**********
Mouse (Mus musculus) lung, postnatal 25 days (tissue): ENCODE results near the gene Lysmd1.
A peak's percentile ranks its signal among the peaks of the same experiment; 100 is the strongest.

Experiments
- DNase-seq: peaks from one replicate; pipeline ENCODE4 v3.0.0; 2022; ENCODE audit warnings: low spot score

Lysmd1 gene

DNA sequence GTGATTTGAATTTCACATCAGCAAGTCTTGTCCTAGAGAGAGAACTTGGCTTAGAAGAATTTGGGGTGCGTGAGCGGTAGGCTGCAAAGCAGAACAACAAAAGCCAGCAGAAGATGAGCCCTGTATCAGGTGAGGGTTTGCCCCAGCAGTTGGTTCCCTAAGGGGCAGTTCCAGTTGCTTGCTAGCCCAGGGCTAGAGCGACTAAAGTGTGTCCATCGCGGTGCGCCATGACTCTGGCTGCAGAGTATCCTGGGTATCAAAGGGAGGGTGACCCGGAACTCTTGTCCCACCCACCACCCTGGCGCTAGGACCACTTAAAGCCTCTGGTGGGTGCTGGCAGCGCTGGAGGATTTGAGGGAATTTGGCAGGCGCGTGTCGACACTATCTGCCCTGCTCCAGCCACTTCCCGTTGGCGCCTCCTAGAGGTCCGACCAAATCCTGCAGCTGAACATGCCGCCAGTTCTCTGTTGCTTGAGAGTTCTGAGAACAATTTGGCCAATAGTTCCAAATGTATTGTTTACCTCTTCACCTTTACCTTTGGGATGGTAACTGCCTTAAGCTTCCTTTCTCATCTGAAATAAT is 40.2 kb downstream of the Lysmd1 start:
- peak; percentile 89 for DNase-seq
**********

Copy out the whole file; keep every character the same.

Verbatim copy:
Mouse (Mus musculus) lung, postnatal 25 days (tissue): ENCODE results near the gene Lysmd1.
A peak's percentile ranks its signal among the peaks of the same experiment; 100 is the strongest.

Experiments
- DNase-seq: peaks from one replicate; pipeline ENCODE4 v3.0.0; 2022; ENCODE audit warnings: low spot score

Lysmd1 gene

DNA sequence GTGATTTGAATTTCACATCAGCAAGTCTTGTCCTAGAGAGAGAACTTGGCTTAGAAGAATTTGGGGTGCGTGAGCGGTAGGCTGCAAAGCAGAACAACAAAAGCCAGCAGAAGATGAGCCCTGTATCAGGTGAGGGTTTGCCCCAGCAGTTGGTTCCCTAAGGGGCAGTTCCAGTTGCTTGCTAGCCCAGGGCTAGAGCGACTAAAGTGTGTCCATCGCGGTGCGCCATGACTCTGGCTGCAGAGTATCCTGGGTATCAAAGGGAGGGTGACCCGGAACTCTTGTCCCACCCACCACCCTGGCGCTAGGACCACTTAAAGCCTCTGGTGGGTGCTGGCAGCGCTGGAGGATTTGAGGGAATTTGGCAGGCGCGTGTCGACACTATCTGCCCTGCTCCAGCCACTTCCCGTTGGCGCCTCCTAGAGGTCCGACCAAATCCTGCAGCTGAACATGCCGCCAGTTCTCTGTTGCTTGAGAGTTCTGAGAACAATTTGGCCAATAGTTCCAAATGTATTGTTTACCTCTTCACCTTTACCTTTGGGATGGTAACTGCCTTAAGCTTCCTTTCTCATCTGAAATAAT is 40.2 kb downstream of the Lysmd1 start:
- peak; percentile 89 for DNase-seq